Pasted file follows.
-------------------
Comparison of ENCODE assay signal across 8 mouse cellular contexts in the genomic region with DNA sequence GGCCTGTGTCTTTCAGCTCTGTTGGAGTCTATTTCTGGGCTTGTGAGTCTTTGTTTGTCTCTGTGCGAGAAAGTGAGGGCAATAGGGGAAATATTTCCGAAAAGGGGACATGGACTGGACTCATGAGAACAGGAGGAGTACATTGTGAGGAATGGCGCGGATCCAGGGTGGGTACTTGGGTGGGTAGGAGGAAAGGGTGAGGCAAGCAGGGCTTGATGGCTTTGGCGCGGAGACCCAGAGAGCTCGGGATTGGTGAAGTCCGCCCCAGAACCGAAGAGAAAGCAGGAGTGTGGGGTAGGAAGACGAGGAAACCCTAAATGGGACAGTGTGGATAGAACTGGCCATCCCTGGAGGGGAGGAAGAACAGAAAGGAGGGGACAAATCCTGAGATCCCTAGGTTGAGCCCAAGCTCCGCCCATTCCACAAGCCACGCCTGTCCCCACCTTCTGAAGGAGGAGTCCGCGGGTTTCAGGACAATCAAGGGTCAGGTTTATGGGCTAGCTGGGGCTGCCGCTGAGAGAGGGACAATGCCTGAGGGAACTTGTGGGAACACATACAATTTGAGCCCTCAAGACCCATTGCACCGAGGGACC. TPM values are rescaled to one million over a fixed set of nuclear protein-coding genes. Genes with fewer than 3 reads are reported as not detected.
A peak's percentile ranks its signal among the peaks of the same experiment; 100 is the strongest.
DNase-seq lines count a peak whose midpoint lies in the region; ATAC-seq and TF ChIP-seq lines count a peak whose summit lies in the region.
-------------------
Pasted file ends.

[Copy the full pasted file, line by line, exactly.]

Comparison of ENCODE assay signal across 8 mouse cellular contexts in the genomic region with DNA sequence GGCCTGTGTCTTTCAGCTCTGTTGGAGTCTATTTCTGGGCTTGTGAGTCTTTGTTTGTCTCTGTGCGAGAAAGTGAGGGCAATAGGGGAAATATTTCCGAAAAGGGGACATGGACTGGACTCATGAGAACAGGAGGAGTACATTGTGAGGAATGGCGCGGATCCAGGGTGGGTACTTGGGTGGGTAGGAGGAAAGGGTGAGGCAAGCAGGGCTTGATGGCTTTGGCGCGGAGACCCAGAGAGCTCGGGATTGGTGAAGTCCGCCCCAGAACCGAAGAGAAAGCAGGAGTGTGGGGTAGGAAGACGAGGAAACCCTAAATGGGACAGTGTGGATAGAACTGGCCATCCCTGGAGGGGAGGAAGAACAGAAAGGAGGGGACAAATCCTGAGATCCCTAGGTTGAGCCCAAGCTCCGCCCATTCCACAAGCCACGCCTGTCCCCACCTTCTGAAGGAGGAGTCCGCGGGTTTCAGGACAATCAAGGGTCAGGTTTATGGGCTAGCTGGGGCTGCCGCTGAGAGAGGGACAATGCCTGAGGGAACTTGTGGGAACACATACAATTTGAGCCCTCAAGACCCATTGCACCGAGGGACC. TPM values are rescaled to one million over a fixed set of nuclear protein-coding genes. Genes with fewer than 3 reads are reported as not detected.
A peak's percentile ranks its signal among the peaks of the same experiment; 100 is the strongest.
DNase-seq lines count a peak whose midpoint lies in the region; ATAC-seq and TF ChIP-seq lines count a peak whose summit lies in the region.